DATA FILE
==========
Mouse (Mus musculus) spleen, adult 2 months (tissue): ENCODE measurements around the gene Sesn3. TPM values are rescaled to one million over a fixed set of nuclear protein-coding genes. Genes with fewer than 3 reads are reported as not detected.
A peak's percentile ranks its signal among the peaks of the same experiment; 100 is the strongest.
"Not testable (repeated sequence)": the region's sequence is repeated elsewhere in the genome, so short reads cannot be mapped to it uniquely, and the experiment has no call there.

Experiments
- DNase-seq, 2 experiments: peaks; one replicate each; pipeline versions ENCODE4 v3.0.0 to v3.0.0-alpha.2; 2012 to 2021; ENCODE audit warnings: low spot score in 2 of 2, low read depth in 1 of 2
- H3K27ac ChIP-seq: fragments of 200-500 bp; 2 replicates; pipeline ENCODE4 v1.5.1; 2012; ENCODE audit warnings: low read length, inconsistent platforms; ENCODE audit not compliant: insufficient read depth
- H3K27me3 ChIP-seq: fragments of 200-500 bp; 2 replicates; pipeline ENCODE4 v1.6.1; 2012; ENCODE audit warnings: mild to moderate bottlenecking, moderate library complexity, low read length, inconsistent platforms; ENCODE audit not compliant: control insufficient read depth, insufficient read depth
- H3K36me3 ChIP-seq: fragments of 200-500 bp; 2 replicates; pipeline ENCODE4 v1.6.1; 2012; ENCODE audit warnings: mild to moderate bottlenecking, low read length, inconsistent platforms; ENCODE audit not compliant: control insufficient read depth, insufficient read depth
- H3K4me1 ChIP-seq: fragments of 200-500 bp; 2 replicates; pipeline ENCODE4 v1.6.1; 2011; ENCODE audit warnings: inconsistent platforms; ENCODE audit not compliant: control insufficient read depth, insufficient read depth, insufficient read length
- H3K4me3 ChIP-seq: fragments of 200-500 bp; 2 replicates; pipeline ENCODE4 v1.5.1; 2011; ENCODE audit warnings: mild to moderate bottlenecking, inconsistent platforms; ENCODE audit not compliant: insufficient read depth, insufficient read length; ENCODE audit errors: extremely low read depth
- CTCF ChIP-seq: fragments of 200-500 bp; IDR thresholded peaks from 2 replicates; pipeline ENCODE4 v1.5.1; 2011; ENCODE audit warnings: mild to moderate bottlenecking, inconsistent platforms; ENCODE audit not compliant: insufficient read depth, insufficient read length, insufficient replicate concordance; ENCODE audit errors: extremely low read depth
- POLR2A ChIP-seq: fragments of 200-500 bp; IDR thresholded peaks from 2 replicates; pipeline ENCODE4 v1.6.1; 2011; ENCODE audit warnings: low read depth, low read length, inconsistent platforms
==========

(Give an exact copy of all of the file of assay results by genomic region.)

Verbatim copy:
Mouse (Mus musculus) spleen, adult 2 months (tissue): ENCODE measurements around the gene Sesn3. TPM values are rescaled to one million over a fixed set of nuclear protein-coding genes. Genes with fewer than 3 reads are reported as not detected.
A peak's percentile ranks its signal among the peaks of the same experiment; 100 is the strongest.
"Not testable (repeated sequence)": the region's sequence is repeated elsewhere in the genome, so short reads cannot be mapped to it uniquely, and the experiment has no call there.

Experiments
- DNase-seq, 2 experiments: peaks; one replicate each; pipeline versions ENCODE4 v3.0.0 to v3.0.0-alpha.2; 2012 to 2021; ENCODE audit warnings: low spot score in 2 of 2, low read depth in 1 of 2
- H3K27ac ChIP-seq: fragments of 200-500 bp; 2 replicates; pipeline ENCODE4 v1.5.1; 2012; ENCODE audit warnings: low read length, inconsistent platforms; ENCODE audit not compliant: insufficient read depth
- H3K27me3 ChIP-seq: fragments of 200-500 bp; 2 replicates; pipeline ENCODE4 v1.6.1; 2012; ENCODE audit warnings: mild to moderate bottlenecking, moderate library complexity, low read length, inconsistent platforms; ENCODE audit not compliant: control insufficient read depth, insufficient read depth
- H3K36me3 ChIP-seq: fragments of 200-500 bp; 2 replicates; pipeline ENCODE4 v1.6.1; 2012; ENCODE audit warnings: mild to moderate bottlenecking, low read length, inconsistent platforms; ENCODE audit not compliant: control insufficient read depth, insufficient read depth
- H3K4me1 ChIP-seq: fragments of 200-500 bp; 2 replicates; pipeline ENCODE4 v1.6.1; 2011; ENCODE audit warnings: inconsistent platforms; ENCODE audit not compliant: control insufficient read depth, insufficient read depth, insufficient read length
- H3K4me3 ChIP-seq: fragments of 200-500 bp; 2 replicates; pipeline ENCODE4 v1.5.1; 2011; ENCODE audit warnings: mild to moderate bottlenecking, inconsistent platforms; ENCODE audit not compliant: insufficient read depth, insufficient read length; ENCODE audit errors: extremely low read depth
- CTCF ChIP-seq: fragments of 200-500 bp; IDR thresholded peaks from 2 replicates; pipeline ENCODE4 v1.5.1; 2011; ENCODE audit warnings: mild to moderate bottlenecking, inconsistent platforms; ENCODE audit not compliant: insufficient read depth, insufficient read length, insufficient replicate concordance; ENCODE audit errors: extremely low read depth
- POLR2A ChIP-seq: fragments of 200-500 bp; IDR thresholded peaks from 2 replicates; pipeline ENCODE4 v1.6.1; 2011; ENCODE audit warnings: low read depth, low read length, inconsistent platforms